He comes to succeed where his people Israel had failed. The three sections here reflect that: baptism (3:21 – 22); genealogy from Adam (3:23 – 38); and wilderness temptation (4:1 – 13).
If Jesus got into a ship called the Mayflower, sailed from England across the Atlantic to Plymouth, Massachusetts, and treated the Native Americans kindly and fairly, what would he be communicating? That he was redoing and reliving U.S. history, in order to do it right. He would be saying that something had gone wrong from the very beginning, and that he was correcting that fundamental and fatal flaw. He would be saying that he was the true embodiment of the United States itself. That is what he’s doing with Israel.
Just as Israel went through the waters of the Red Sea, only to succumb to temptation, Jesus goes through the waters of his baptism, this time to overcome temptation.
Just as Israel was supposed to be God’s restoration of Adam and Eve, only to sin and be expelled from the garden land as well, Jesus is the one “son of Adam” who will truly undo the fall of Adam and Eve.
Just as Israel went into the wilderness to learn to depend on God instead of the power of Egypt, only to grumble and long for the days of their enslavement, Jesus goes into the wilderness to train his human nature to depend on God, and to break the power of sin’s enslavement over his human nature.
In fact, Jesus was also retelling all humanity’s story, because Israel’s story was itself an attempt to correct the Adam and Eve story. Jesus’s three temptations echoed Adam and Eve’s temptation in the garden. In Genesis 3:6, Eve took the fruit because she thought it was “good for food” (turn these stones to bread), it was “a delight to the eyes” (see the nations of the world), and because it was “desirable to make one wise” (be admired by others). Hence, Jesus was undoing the sin of humanity, reliving the temptation by Satan, without giving in. Where Adam and Eve took into themselves the power to define good and evil on their own, passing that fatal flaw on to all of us, Jesus was determined to bend his human nature back into alignment with God the Father, all throughout his life and death, so that he could give a corrected, purified humanity back to us by his Spirit in his resurrection.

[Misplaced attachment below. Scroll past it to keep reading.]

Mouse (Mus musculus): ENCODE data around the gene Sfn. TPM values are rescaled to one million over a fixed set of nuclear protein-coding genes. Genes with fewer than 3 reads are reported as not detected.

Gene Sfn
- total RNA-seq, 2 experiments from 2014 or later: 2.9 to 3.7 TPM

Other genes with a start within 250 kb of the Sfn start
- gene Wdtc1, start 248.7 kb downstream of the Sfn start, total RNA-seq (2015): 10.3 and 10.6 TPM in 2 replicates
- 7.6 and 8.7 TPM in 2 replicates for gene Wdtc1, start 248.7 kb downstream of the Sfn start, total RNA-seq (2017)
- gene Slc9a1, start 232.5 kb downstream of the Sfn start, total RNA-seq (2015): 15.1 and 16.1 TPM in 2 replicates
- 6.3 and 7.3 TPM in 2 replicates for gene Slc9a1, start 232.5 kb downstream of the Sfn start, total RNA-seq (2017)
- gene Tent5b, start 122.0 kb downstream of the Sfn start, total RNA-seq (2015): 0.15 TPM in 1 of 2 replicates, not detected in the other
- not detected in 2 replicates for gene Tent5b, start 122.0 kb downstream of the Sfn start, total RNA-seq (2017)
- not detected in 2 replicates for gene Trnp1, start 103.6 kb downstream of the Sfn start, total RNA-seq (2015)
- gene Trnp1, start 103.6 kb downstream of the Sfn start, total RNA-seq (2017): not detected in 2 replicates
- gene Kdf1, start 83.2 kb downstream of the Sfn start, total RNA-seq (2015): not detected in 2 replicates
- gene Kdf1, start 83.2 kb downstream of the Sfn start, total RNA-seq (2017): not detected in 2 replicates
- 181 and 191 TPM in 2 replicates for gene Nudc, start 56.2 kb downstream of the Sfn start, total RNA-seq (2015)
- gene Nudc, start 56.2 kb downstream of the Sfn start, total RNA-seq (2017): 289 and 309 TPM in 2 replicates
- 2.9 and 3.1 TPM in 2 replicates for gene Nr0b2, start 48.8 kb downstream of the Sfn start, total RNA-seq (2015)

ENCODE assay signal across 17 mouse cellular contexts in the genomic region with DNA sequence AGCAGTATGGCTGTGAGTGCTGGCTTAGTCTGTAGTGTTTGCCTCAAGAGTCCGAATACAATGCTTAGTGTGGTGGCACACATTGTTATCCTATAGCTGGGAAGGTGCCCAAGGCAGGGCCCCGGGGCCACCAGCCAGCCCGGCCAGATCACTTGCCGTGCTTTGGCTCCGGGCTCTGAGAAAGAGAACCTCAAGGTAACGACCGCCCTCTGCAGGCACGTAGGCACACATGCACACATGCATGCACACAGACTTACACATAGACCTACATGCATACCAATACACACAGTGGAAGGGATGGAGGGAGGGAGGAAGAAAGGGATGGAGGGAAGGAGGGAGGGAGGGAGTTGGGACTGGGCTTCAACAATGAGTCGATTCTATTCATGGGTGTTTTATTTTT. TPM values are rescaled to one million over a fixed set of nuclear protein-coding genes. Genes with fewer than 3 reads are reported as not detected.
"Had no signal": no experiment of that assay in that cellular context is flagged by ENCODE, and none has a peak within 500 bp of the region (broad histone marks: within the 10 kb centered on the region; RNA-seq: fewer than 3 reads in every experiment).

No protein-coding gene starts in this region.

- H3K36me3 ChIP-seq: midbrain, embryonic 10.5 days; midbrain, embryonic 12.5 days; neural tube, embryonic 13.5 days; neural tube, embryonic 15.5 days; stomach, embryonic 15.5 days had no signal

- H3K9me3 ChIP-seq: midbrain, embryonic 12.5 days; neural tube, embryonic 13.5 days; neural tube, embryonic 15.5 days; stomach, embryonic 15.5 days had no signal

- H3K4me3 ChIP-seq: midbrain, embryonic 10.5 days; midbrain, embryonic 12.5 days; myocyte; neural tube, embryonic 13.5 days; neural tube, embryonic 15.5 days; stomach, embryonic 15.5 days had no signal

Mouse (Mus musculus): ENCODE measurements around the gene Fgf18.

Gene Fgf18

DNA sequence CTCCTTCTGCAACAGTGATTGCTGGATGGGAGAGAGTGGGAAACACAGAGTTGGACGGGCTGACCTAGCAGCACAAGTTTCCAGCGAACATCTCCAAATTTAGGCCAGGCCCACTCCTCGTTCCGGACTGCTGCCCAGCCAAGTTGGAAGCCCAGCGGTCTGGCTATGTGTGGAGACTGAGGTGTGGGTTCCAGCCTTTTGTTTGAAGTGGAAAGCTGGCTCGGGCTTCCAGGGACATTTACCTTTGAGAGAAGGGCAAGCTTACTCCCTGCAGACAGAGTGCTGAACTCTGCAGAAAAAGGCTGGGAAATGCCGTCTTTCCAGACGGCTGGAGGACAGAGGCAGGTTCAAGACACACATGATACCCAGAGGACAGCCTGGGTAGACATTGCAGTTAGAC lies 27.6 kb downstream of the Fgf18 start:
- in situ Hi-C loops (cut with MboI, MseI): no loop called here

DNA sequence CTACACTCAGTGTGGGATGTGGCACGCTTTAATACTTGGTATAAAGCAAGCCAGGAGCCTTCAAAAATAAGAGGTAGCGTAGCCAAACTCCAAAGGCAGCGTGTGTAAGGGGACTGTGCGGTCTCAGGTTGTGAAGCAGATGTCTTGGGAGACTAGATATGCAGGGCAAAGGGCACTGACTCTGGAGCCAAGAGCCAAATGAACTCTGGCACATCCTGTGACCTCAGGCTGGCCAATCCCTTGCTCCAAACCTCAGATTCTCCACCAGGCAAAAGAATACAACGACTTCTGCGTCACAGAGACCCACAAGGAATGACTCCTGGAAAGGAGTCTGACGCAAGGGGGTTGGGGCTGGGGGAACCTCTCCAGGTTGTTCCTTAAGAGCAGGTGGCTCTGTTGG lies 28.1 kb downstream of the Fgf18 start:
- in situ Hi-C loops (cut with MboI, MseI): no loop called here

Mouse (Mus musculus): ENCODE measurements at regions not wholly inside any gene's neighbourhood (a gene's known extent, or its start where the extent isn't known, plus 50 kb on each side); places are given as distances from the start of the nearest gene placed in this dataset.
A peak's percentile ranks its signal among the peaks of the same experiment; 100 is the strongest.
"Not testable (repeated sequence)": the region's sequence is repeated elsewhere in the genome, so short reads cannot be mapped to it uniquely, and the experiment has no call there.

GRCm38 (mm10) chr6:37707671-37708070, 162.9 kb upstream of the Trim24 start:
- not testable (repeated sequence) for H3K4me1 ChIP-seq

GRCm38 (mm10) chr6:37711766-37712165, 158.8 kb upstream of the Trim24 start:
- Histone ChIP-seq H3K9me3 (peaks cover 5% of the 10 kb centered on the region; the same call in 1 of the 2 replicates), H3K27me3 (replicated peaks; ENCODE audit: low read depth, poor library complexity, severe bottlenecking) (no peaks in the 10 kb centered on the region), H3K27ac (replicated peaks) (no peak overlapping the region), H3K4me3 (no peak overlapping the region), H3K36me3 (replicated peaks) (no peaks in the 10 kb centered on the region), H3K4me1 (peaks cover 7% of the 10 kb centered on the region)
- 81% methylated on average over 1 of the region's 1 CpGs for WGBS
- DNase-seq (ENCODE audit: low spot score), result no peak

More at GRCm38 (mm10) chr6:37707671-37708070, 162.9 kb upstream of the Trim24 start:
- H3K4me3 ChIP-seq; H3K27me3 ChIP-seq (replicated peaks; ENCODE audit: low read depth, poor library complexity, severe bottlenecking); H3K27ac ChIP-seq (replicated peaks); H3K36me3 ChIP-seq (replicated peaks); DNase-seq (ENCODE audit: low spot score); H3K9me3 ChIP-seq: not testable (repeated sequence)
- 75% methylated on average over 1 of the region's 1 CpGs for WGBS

Happy endings don’t come out of nowhere. They repair the failures of the past. The hero has to walk the same, challenging path of the villain, but make the different, faithful choice. For all happy ending stories are a pale shadow and imitation of Jesus’s story.
Jesus wants to retell your story, too. Jesus will draw you back to places in your story where you failed before. He wants to undo those mistakes with you. By his Spirit in us, he wants to bend our resistant human nature back into alignment with God the Father, with our willing partnership. This is the kingdom—the reign—of God over humanity, person by person.
How do you think Jesus would re-live your life story with you, to heal you and transform not only your story, but also your very being?
Mako Nagasawa is Director of the New Humanity Institute. He, his wife Ming, and their two children live in a Christian intentional community involved with urban ministry in Dorchester.